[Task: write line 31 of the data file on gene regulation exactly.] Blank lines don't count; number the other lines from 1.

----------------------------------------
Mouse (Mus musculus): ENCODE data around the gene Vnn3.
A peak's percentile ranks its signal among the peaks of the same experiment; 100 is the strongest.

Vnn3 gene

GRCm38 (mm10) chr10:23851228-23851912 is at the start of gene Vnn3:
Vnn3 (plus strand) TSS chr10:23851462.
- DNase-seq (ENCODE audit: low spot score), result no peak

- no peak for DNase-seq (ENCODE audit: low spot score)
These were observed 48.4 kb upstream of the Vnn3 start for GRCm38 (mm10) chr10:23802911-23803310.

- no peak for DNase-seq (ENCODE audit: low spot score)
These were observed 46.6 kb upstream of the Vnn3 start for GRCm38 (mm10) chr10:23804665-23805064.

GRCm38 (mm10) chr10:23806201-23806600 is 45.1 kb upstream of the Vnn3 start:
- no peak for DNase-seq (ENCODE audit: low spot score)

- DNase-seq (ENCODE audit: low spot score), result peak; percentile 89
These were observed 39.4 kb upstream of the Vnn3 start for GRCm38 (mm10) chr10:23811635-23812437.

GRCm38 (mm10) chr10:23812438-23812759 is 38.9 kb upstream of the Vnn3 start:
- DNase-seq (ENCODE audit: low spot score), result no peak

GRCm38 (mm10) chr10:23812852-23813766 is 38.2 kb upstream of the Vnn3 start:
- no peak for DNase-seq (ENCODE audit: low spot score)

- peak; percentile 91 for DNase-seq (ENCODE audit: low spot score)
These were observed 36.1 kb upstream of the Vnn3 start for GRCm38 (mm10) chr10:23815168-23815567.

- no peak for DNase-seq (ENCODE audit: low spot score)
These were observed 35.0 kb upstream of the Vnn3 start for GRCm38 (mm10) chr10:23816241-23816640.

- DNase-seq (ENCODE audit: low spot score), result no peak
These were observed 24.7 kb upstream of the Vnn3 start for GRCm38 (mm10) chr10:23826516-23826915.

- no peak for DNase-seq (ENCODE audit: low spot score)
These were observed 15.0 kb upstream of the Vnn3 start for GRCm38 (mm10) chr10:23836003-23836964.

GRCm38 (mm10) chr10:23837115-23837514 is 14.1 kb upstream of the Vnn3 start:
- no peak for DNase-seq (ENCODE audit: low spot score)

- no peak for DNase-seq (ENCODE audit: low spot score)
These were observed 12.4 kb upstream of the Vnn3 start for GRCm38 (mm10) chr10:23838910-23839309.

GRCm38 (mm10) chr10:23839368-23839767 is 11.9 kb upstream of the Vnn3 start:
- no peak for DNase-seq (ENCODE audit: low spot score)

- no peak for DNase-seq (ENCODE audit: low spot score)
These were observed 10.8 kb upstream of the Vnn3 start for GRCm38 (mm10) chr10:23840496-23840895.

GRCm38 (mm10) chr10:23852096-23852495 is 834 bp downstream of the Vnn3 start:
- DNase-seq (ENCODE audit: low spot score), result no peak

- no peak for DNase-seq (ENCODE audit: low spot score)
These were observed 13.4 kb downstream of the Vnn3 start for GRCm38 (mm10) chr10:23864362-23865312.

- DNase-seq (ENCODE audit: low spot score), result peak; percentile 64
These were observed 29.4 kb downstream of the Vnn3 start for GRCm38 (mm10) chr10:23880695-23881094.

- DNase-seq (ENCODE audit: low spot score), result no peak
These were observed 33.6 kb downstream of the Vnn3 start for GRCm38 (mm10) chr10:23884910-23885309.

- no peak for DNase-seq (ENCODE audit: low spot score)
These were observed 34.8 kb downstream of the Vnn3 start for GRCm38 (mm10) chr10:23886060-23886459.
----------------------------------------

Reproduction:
GRCm38 (mm10) chr10:23839368-23839767 is 11.9 kb upstream of the Vnn3 start: